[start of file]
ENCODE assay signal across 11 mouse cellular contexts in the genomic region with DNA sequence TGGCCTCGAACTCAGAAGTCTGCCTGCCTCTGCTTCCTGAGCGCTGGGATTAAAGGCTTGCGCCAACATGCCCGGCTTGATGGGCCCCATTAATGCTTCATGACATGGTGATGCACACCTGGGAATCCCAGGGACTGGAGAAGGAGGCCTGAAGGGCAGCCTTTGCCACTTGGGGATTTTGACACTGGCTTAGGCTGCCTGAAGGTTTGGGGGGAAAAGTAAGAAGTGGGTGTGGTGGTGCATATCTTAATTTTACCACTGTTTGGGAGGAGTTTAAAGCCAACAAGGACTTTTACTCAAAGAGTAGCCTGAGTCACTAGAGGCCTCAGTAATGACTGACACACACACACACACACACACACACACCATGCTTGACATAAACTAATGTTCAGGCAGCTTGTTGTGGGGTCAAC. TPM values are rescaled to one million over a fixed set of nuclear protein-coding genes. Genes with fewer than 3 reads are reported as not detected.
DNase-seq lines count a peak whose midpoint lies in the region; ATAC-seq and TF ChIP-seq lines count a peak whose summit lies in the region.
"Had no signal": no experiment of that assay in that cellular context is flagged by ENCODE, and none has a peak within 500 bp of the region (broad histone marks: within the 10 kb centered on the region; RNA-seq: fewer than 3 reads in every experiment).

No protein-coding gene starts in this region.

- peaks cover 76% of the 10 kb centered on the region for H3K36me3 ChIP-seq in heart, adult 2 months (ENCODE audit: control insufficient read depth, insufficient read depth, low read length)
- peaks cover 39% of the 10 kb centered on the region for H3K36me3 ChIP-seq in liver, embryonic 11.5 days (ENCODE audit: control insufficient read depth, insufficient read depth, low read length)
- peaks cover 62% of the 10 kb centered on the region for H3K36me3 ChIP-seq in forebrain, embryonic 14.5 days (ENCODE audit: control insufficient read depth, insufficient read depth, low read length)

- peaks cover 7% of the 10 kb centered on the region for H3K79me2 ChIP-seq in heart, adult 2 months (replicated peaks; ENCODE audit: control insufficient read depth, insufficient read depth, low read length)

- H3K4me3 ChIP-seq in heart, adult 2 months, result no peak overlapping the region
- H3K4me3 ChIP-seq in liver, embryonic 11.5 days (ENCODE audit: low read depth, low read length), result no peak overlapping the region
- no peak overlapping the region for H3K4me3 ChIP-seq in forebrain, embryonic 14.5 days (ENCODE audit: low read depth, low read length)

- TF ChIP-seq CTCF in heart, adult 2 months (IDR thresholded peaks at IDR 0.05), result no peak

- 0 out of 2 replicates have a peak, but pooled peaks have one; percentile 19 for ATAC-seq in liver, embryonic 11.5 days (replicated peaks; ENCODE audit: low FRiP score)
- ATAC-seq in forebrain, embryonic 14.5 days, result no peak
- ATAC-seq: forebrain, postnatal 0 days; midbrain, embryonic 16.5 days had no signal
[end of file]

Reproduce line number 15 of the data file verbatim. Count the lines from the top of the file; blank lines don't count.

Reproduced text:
- ATAC-seq: forebrain, postnatal 0 days; midbrain, embryonic 16.5 days had no signal